The best feature of this novel is actually the humour. Christie writes with sharp sarcasm introducing a wide range of quite deep characters as witnesses are visited and interviewed by the investigators. There are many winks to a knowing audience and this I absolutely loved.

An average Christie novel I think, though worth it if you've read a few for some good fun.

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The Secret Adversary

The Secret Adversary

24th September 2015

I picked up this first novel in Agatha Christie's Tommy and Tuppence series much earlier than I'd planned - partly inspired by the recent TV series (despite not having watched it), but mainly because we agreed for it to be the first book we read in our small new book club.

The story opens with quite formal language, which was a little surprising, as we meet the characters and they dive into some exposition to introduce themselves. Abruptly switching tack, they become the best of friends and set out on an adventure.

The writing style reminded me a lot of Wodehouse, and the narrative is particularly dialogue driven - much of the action being summed up in flashback from one character to another. There are a lot of light-hearted moments, and it was certainly an enjoyable tale.

Of the main characters, Tuppence is well defined from the start, but Tommy seemed quite bland and generic until about halfway through where he is described by another character - and from that moment on he seems to obtain that persona. The other characters are varied, and a few are explored well while others feel like wallpaper.

The adventure itself is as convoluted as one would expect from Christie, and while there is one big give away moment, the reader needs to carefully follow the twisting plot and drip-fed clues to work out what's really going on. All the necessary information is there - but still Christie managed to catch me out.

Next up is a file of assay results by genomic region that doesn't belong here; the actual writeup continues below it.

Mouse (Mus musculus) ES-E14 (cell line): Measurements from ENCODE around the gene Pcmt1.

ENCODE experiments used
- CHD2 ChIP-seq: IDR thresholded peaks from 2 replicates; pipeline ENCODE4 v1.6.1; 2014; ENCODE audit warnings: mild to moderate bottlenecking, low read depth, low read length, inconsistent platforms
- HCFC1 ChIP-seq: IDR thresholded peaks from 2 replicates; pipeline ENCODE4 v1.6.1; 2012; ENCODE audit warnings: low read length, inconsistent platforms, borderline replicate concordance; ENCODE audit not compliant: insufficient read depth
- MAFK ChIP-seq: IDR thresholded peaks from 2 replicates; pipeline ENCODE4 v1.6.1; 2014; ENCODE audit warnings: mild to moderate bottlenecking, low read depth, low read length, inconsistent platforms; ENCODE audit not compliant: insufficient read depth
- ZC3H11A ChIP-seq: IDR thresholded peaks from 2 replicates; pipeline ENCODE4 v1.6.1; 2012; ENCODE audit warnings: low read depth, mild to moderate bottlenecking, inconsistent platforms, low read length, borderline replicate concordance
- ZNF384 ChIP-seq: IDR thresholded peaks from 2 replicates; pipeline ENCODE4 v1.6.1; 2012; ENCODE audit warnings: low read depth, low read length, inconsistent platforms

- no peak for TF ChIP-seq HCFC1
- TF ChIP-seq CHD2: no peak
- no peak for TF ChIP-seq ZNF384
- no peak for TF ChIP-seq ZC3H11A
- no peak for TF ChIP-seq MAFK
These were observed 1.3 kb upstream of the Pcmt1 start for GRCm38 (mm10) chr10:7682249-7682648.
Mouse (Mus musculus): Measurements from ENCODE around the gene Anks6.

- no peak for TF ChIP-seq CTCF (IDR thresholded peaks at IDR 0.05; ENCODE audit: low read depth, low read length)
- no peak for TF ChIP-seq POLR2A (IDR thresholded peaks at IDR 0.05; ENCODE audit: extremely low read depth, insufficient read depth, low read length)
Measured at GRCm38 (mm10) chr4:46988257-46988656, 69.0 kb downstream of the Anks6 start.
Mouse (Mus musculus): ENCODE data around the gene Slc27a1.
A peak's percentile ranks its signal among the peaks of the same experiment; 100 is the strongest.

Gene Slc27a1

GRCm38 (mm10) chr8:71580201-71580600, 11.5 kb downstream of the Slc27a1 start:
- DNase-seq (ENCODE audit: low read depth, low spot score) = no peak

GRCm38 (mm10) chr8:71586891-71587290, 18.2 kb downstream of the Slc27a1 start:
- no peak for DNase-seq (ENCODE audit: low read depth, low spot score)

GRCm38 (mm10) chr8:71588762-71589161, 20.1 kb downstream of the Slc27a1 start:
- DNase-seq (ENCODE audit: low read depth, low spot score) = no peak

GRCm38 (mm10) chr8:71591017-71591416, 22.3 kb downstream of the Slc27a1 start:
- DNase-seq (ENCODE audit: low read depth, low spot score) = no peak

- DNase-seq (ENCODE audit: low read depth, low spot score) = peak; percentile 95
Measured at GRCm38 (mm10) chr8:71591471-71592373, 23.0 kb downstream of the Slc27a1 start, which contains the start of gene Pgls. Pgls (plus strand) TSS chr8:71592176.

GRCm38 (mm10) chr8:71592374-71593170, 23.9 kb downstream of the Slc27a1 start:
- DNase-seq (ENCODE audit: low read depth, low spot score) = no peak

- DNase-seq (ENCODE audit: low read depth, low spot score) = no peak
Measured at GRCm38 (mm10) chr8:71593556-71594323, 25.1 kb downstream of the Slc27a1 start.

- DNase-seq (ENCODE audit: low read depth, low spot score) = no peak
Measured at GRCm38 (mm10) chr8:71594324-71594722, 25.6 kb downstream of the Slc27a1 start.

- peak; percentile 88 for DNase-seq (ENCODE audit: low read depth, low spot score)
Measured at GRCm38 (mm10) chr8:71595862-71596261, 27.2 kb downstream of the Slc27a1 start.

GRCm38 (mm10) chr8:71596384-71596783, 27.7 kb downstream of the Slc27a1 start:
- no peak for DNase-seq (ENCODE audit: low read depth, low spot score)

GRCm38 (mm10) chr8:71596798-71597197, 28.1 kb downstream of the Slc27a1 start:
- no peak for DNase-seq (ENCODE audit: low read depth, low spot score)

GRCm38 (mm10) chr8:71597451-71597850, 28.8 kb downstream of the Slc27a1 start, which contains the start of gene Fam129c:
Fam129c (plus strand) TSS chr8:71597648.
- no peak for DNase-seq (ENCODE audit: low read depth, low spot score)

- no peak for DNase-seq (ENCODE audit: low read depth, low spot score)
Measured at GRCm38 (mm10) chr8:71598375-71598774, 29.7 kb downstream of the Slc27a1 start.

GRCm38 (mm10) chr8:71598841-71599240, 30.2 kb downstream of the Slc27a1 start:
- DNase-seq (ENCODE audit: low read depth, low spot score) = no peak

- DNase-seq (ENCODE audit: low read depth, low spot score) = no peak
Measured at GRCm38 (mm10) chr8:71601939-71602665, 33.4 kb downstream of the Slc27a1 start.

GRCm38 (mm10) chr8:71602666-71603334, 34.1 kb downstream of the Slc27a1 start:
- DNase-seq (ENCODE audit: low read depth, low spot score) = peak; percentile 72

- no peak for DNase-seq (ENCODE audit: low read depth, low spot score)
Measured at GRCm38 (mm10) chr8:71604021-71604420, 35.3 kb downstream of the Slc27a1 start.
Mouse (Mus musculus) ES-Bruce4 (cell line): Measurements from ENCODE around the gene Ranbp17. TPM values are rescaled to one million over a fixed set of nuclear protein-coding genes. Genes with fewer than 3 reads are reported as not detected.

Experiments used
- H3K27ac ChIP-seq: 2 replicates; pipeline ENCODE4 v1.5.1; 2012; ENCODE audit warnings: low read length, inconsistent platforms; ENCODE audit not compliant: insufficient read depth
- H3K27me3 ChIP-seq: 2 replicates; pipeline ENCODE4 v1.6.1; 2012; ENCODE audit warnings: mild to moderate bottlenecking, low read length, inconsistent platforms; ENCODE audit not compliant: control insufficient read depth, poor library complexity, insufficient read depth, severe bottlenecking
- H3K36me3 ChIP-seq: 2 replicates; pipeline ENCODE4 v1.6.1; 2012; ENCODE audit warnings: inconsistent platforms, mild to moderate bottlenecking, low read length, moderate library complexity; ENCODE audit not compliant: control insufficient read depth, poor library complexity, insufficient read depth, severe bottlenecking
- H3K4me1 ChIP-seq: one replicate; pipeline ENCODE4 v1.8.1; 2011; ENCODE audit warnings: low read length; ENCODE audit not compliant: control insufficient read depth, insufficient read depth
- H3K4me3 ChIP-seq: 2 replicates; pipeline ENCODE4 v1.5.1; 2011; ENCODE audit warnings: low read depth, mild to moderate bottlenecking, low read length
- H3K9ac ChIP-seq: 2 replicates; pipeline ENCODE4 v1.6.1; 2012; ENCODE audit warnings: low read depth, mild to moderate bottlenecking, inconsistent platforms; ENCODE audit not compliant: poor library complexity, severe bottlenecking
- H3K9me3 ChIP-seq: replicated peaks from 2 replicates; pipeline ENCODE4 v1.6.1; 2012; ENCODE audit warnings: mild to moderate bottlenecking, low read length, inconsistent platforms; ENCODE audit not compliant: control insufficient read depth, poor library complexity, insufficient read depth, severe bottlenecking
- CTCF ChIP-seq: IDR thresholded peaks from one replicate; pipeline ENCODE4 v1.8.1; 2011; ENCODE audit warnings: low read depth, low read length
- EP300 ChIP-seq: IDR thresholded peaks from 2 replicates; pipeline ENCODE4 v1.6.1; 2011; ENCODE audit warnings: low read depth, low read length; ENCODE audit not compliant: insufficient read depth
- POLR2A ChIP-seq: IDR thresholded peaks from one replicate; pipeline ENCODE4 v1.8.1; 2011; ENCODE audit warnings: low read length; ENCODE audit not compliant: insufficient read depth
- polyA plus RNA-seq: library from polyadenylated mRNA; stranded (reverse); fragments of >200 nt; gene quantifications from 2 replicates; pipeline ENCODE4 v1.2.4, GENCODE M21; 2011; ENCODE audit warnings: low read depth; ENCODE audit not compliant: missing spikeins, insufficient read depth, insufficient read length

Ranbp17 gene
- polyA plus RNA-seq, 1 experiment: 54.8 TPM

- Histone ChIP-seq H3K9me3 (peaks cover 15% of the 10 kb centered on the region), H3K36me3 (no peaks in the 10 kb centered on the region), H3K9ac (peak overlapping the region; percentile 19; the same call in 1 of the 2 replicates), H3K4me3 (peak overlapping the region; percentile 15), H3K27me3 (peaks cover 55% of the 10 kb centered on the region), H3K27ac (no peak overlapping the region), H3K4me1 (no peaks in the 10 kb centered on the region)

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The Adventure of the Christmas Pudding

The Adventure of the Christmas Pudding

26th July 2015

Almost certainly the most unusually titled entry in the Poirot series, The Adventure of the Christmas Pudding put me in mind of episodes of the Postman Pat and Vicar of Dibley TV series, in which each of the title characters have to eat too much at Christmas. However that’s not the case here, where in fact this is just one of a collection of short stories released under this banner.

The first two stories are fantastic, and depict Poirot at the height of his abilities, and Christie presents both in a way that leaves the reader wanting more. Both carry the rich array of characters and intrigue that make the series so strong, and the mystery is pleasantly and enjoyably resolved.

The three later Poirot stories in this collection didn’t quite grip me with the same intensity - while they are all good mysteries, they didn’t feel quite as substantial and indeed in two of them I felt it was rather too obvious what was going on.

The final story provides an interesting twist, as I was thrown back into the world of Miss Marple - a character who I thought I had read everything about, and it was very nice to experience a story again from that perspective, even though it suffered similarly to the two earlier books in being rather obvious what was going on.

All in all, a nice little collection, with a couple of chunky substantial stories and some other short diversions.

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Other reviewed books

Cat Among the Pigeons
Dead Man's Folly
Hickory Dickory Dock
After the Funeral
Mrs McGinty's Dead
Taken at the Flood
The Labours of Hercules
The Hollow
Five Little Pigs
Evil Under the Sun
One, Two, Buckle my Shoe
Sad Cypress
Hercule Poirot's Christmas
Appointment with Death
Murder in the Mews
Death on the Nile
Dumb Witness
Cards on the Table
Murder in Mesopotamia
The ABC Murders
Death in the Clouds
Three Act Tragedy
Murder on the Orient Express
Lord Edgware Dies
Peril at End House
Black Coffee
The Mystery of the Blue Train
The Big Four
The Murder of Roger Ackroyd
Poirot Investigates
The Murder on the Links
The Mysterious Affair at Styles
Miss Marple's Final Cases
Sleeping Murder
Nemesis
At Bertram's Hotel
A Caribbean Mystery
The Mirror Crack'd from Side to Side
4.50 From Paddington
A Pocket Full of Rye
They Do It With Mirrors
A Murder Is Announced
The Moving Finger

Unreviewed books

And Then There Were None
By the Pricking of My Thumbs
Curtain
Death Comes as the End
Destination Unknown
N or M?
Parker Pyne Investigates
Postern of Fate
The 13 Problems
The Body in the Library
The Hound of Death
The Listerdale Mystery
The Man in the Brown Suit
The Murder at the Vicarage
The Mysterious Mr Quin
The Sittaford Mystery
Why Didn't They Ask Evans?

Top books

  1. Cat Among the Pigeons
  2. Poirot's Early Cases
  3. Evil Under the Sun
  4. Hercule Poirot's Christmas
  5. Mrs McGinty's Dead
  6. The Adventure of the Christmas Pudding
  7. Death on the Nile